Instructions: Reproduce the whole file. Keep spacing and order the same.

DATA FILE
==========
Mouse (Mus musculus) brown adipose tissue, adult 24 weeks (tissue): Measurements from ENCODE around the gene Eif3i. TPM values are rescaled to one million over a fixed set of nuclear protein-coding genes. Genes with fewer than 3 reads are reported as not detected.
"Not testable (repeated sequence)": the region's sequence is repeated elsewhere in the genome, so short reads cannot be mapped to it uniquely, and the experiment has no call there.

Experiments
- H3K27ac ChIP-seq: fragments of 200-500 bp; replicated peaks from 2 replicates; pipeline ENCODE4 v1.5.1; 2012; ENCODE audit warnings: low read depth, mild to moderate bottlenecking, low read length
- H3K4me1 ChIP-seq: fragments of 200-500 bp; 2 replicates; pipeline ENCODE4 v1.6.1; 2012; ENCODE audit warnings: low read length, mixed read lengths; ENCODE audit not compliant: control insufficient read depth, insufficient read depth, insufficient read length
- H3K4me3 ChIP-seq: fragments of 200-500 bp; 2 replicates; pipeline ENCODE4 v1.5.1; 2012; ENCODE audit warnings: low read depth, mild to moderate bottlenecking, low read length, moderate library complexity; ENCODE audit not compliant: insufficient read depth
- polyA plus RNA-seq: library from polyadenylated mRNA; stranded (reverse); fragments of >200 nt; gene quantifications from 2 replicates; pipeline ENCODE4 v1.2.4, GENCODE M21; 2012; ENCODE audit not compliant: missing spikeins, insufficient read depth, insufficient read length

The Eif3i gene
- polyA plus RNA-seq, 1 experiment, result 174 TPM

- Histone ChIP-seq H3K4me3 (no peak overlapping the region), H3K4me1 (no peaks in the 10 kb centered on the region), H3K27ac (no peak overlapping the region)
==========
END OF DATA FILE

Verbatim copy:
Mouse (Mus musculus) brown adipose tissue, adult 24 weeks (tissue): Measurements from ENCODE around the gene Eif3i. TPM values are rescaled to one million over a fixed set of nuclear protein-coding genes. Genes with fewer than 3 reads are reported as not detected.
"Not testable (repeated sequence)": the region's sequence is repeated elsewhere in the genome, so short reads cannot be mapped to it uniquely, and the experiment has no call there.

Experiments
- H3K27ac ChIP-seq: fragments of 200-500 bp; replicated peaks from 2 replicates; pipeline ENCODE4 v1.5.1; 2012; ENCODE audit warnings: low read depth, mild to moderate bottlenecking, low read length
- H3K4me1 ChIP-seq: fragments of 200-500 bp; 2 replicates; pipeline ENCODE4 v1.6.1; 2012; ENCODE audit warnings: low read length, mixed read lengths; ENCODE audit not compliant: control insufficient read depth, insufficient read depth, insufficient read length
- H3K4me3 ChIP-seq: fragments of 200-500 bp; 2 replicates; pipeline ENCODE4 v1.5.1; 2012; ENCODE audit warnings: low read depth, mild to moderate bottlenecking, low read length, moderate library complexity; ENCODE audit not compliant: insufficient read depth
- polyA plus RNA-seq: library from polyadenylated mRNA; stranded (reverse); fragments of >200 nt; gene quantifications from 2 replicates; pipeline ENCODE4 v1.2.4, GENCODE M21; 2012; ENCODE audit not compliant: missing spikeins, insufficient read depth, insufficient read length

The Eif3i gene
- polyA plus RNA-seq, 1 experiment, result 174 TPM

- Histone ChIP-seq H3K4me3 (no peak overlapping the region), H3K4me1 (no peaks in the 10 kb centered on the region), H3K27ac (no peak overlapping the region)